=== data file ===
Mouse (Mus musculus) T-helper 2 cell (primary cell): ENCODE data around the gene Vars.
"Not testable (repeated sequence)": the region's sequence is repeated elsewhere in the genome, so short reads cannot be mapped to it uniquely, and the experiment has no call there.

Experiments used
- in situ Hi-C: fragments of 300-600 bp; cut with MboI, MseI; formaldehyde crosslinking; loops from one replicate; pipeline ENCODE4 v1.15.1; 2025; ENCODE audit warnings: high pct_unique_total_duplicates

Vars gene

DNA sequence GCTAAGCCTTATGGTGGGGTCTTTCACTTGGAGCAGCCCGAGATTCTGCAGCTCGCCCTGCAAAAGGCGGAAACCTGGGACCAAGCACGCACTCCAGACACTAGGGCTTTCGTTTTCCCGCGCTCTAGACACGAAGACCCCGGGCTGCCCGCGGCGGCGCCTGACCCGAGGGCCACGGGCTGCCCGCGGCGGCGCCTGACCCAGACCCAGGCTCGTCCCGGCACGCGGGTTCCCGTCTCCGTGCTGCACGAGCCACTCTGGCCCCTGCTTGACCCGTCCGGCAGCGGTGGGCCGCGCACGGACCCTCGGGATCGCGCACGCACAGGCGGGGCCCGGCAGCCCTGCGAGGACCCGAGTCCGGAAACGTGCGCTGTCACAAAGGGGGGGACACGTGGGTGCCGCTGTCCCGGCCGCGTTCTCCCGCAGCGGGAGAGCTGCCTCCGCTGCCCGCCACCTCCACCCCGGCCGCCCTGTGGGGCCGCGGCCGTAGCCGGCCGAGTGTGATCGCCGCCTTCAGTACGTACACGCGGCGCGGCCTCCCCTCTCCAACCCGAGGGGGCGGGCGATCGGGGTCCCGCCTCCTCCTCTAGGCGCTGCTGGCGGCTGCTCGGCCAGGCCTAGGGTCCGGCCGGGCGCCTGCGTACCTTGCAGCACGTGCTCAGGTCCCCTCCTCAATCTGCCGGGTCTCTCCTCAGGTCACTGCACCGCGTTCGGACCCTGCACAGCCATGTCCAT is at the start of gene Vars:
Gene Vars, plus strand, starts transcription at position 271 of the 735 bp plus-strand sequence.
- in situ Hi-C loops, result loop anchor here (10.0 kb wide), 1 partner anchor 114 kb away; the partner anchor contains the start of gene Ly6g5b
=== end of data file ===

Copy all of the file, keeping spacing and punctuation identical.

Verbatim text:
Mouse (Mus musculus) T-helper 2 cell (primary cell): ENCODE data around the gene Vars.
"Not testable (repeated sequence)": the region's sequence is repeated elsewhere in the genome, so short reads cannot be mapped to it uniquely, and the experiment has no call there.

Experiments used
- in situ Hi-C: fragments of 300-600 bp; cut with MboI, MseI; formaldehyde crosslinking; loops from one replicate; pipeline ENCODE4 v1.15.1; 2025; ENCODE audit warnings: high pct_unique_total_duplicates

Vars gene

DNA sequence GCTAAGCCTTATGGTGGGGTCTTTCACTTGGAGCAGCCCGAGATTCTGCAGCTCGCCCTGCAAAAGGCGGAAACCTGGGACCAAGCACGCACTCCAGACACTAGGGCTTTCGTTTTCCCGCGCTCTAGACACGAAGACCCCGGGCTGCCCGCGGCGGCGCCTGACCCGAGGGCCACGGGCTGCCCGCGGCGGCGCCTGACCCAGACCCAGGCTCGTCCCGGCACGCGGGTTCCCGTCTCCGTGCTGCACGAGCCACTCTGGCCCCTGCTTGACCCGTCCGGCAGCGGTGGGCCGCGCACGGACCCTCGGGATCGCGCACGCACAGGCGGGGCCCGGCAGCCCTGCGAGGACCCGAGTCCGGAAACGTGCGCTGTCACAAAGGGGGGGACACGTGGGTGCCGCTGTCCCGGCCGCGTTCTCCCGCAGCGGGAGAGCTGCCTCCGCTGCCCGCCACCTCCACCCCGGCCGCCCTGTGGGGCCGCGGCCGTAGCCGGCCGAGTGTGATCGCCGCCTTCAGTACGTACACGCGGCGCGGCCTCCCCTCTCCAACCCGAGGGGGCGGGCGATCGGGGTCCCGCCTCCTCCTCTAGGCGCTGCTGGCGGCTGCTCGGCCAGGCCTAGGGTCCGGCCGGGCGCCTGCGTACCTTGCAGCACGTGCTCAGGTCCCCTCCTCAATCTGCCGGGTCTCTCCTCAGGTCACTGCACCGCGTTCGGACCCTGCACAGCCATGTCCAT is at the start of gene Vars:
Gene Vars, plus strand, starts transcription at position 271 of the 735 bp plus-strand sequence.
- in situ Hi-C loops, result loop anchor here (10.0 kb wide), 1 partner anchor 114 kb away; the partner anchor contains the start of gene Ly6g5b